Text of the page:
The government’s recent ban on hypertension drugs containing a possible carcinogen is expected to create repercussions throughout this summer. A Chinese firm, which used to manufacture valsartan, discovered that its alteration of the manufacturing process generated N-Nitrosodimethylamine (NDMA) as an impurity. The company reported this to the European Medicines Agency.
The EMA immediately conducted a thorough review and requested client drugmakers of the Chinese firm to stop producing valsartan-using drugs and to recall their products. The regulatory authorities in Canada, Hong Kong, and Taiwan followed suit. Korea’s Ministry of Food and Drug Safety also took a similar measure quickly.
If the story ends here, we might think we’ve made a fuss out of this. Some criticized that the ministry’s announcement during the weekend stirred up panic unnecessarily, but such comments came from thoughtless dilettantes. If something threatens people’s safety, the government must wake up the public even in the early morning to let them know what is happening.
However, there is more to the story. The government’s list of banned drugs includes 115 medicines used to be produced by 54 companies, whereas the EMA’s recall list includes only several drugs. In the U.K., only eight drugs manufactured by two companies are on the prohibited list.
Why is there such a significant gap in the number of recalled products in Korea and those in other countries?
In the early 2000s, the government pushed to implement the separation of drug prescribing and dispensing. To allow pharmacists to dispense substitute drugs, the government had to increase the number of generic drugs significantly. However, the government could not do so in the standard way because the nation did not have a solid base for conducting bioequivalence tests.
So, the government introduced a very rare generic drugs approval system, which has been almost unseen in the world’s history of drug regulations. The system is called “the consigned bioequivalence test system” or “the joint bioequivalence test system,” which allows incapable drugmakers to “mooch off” another company to sell generic drugs. The system also enables several small firms to make a joint investment to conduct bioequivalence tests and sell generic drugs.
As a result, the number of generic drugs that passed bioequivalence tests surged to 2,555 in 2004 from 186 in 2001. Most of them received approval via the consigned bioequivalence test system or the joint bioequivalence test system.
In 2006, some generic drugmakers were found to have forged documents on equivalence test results. The government, all in a fluster, limited the scope of the consigned bioequivalence or joint bioequivalence test system, but the pharmaceutical industry dropped back into the old habit. In 2015, a total of 1,215 generic copies won a bioequivalence recognition but only 238, or less than 20 percent, went through direct bioequivalence tests.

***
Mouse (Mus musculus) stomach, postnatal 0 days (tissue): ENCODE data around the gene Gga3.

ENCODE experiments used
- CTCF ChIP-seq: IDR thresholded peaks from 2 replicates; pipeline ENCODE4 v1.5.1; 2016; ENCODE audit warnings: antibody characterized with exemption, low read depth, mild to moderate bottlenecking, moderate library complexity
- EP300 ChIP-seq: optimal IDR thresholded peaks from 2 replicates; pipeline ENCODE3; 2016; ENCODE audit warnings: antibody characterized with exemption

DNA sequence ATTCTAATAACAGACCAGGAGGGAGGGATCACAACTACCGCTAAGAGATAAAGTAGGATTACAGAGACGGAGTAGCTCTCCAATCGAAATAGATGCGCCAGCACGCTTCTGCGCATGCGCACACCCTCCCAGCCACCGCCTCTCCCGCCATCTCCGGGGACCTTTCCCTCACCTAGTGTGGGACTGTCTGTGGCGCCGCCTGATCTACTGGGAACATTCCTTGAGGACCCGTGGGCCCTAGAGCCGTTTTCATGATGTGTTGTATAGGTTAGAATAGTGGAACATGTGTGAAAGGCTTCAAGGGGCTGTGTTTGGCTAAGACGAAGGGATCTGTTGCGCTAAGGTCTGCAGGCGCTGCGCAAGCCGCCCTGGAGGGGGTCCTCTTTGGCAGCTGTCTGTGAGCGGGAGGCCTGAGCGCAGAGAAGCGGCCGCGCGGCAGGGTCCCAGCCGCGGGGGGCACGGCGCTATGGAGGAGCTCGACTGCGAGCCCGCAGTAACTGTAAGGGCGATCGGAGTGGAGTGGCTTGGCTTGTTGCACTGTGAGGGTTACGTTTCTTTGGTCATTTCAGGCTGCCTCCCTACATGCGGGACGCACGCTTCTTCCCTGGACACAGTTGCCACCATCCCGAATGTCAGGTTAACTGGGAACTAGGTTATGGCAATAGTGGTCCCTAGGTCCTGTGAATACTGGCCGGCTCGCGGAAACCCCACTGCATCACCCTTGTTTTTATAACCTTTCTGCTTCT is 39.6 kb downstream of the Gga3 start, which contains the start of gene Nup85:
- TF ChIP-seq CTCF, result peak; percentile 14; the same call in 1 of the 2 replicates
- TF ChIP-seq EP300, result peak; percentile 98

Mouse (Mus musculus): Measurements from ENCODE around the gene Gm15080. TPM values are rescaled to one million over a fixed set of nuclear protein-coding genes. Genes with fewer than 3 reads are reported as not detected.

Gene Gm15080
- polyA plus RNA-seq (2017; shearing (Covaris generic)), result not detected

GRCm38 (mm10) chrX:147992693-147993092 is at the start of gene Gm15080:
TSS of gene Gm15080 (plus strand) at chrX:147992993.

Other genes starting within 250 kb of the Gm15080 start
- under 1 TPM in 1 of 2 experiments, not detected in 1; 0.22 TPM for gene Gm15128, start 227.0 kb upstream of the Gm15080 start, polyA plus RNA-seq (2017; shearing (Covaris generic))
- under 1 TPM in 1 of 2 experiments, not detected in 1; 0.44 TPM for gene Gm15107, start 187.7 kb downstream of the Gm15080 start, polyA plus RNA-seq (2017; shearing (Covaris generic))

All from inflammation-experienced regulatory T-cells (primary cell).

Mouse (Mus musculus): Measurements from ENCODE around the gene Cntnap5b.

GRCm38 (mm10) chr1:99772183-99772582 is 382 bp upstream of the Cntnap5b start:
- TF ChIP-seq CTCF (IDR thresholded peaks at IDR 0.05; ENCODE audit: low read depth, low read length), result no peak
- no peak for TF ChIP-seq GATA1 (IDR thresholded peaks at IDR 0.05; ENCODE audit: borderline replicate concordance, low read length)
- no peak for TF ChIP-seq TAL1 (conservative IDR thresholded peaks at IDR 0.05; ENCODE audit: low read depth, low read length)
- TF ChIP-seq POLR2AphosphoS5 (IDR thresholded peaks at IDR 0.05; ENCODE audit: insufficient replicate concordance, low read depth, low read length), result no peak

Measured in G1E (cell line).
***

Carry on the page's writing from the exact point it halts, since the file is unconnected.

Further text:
If the generic drugs had undergone bioequivalence tests normally and won the nod, there is no problem in the increased number of generics. However, the government artificially lowered the market entry barrier for generic drugs and allowed incompetent pharmaceutical firms to obtain approval for generic copies easily. It is even embarrassing to call them “pharmaceutical” companies.
The mass production of generic copies via dubious methods has brought down the market order. The domestic system, which helps generic drugs maintain their prices relatively high, accelerated the market distortion. This is like paying illegal rebates to drugmakers so that they can make profits.
The exponential growth in the number of generic drugs made the regulator unable to manage drug quality properly. Many companies initially purchased ingredients in sound quality but later changed them to cheap and suspicious ones. The government’s incentives to pharmacists who dispense low-priced substitute medicines also played a part to worsen the overall quality of generic drugs.
If a pharmaceutical company makes original drugs or generic drugs under the name of its own, the company tends to manage their product quality strictly even after the market release. However, an incompetent one depends on a single manufacturer via a consigned or joint bioequivalence test system to sell a generic drug, and the company is likely to turn a blind eye to the product quality. When everyone is responsible for something, no one is responsible.
This is why the latest valsartan issue is so serious. The failure of filtering out a dangerous substance in a generic drug could keep occurring with different medicines. The problem remains to be unsolved because the government puts products, not humans, first in the drug approval system. If the authorities do not correct the wrong principle, the government’s emphasis on promoting safe drug use will ring hollow.
Novartis, the seller of valsartan original, is performing well amid the failure of possibly hazardous generic drugs. The company is enjoying valsartan sales growth because it did not use the Chinese-made ingredient. People started to question the quality of generic copies sold in the local market. It is ironic that the generics approval system, initially made to help generic drugmakers, is now threatening their existence.
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